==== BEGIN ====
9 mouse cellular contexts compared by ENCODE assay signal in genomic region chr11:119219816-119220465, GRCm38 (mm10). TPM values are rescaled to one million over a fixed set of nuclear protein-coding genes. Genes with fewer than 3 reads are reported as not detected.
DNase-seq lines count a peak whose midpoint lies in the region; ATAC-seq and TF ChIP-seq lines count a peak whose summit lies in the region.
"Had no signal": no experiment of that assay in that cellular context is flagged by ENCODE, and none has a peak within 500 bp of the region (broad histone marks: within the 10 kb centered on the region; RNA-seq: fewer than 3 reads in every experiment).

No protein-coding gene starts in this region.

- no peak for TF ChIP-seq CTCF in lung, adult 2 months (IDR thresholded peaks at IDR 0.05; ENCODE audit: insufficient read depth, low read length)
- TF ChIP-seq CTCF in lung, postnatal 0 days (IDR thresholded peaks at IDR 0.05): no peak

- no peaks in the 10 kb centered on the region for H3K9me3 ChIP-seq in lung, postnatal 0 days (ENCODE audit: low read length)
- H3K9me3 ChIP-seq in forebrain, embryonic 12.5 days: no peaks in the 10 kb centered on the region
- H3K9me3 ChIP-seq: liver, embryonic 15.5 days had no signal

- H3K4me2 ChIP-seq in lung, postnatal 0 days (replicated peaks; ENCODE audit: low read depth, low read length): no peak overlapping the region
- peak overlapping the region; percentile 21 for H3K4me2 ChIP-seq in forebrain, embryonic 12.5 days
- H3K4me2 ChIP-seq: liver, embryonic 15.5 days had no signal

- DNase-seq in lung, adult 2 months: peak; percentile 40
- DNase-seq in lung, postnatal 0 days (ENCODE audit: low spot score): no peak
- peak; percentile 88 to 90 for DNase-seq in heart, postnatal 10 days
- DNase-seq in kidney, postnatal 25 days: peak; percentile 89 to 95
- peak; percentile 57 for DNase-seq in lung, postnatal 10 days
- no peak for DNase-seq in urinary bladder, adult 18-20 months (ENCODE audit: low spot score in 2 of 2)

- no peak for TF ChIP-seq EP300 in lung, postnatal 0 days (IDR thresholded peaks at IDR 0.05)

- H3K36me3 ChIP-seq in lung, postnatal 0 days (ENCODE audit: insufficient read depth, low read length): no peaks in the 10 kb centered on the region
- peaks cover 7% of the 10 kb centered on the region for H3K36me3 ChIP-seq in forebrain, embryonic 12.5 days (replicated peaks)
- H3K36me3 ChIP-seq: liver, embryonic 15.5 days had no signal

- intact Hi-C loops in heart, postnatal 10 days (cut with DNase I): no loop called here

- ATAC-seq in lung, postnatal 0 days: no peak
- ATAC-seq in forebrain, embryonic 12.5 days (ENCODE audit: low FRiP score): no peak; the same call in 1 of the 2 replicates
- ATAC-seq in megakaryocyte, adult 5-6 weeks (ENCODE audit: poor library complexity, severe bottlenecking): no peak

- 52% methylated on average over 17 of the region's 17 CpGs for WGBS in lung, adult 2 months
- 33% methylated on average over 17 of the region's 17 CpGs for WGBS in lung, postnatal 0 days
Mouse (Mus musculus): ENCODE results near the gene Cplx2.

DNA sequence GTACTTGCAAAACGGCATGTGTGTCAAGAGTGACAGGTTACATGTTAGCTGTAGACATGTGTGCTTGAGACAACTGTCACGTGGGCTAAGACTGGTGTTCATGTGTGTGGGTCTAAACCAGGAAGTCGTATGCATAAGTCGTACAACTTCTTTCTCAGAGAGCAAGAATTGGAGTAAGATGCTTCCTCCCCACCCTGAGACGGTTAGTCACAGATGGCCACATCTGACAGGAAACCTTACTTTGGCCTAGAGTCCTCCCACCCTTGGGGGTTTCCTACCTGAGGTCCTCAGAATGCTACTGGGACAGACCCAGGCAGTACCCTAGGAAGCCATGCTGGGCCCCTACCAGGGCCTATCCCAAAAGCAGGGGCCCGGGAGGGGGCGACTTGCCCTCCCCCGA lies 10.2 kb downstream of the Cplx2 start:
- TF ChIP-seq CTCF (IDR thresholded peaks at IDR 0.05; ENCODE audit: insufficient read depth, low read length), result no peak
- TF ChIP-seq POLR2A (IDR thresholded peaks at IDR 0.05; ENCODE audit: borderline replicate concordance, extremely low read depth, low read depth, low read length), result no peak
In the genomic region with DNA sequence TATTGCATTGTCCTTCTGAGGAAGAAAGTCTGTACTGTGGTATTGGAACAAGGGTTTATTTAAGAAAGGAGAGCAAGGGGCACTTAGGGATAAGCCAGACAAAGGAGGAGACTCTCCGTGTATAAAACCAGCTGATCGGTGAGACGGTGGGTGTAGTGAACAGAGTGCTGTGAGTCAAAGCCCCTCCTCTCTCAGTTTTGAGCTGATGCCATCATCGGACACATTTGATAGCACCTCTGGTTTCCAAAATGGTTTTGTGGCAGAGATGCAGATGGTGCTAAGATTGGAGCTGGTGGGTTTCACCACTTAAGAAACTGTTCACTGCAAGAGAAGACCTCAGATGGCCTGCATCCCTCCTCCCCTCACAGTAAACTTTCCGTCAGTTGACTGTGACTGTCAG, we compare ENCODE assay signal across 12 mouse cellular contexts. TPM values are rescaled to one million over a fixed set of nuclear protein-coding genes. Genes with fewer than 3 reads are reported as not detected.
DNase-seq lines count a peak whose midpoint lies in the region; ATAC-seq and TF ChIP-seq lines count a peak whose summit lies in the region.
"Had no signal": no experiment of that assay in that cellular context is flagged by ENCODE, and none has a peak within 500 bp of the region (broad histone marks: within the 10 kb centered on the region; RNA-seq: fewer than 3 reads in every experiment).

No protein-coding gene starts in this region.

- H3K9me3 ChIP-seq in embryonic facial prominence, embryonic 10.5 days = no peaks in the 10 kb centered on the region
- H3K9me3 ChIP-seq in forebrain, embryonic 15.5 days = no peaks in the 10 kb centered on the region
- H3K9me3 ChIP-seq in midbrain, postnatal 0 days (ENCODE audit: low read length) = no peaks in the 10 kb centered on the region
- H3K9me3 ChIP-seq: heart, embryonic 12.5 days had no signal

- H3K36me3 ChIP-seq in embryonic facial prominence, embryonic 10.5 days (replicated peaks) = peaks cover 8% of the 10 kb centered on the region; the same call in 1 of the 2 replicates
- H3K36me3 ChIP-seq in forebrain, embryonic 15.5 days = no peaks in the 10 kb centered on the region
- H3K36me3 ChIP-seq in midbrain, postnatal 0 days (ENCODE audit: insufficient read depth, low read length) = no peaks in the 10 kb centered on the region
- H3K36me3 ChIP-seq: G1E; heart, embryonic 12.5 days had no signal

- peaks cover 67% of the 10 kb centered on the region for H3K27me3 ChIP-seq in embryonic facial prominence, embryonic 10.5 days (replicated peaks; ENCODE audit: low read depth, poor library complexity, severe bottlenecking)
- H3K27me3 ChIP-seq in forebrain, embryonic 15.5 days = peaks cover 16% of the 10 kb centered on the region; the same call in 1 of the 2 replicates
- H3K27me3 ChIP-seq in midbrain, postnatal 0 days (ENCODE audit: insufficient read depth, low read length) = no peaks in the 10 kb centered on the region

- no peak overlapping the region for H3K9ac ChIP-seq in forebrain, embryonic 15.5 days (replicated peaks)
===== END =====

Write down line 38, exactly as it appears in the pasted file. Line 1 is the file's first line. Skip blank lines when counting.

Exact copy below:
- H3K9me3 ChIP-seq in forebrain, embryonic 15.5 days = no peaks in the 10 kb centered on the region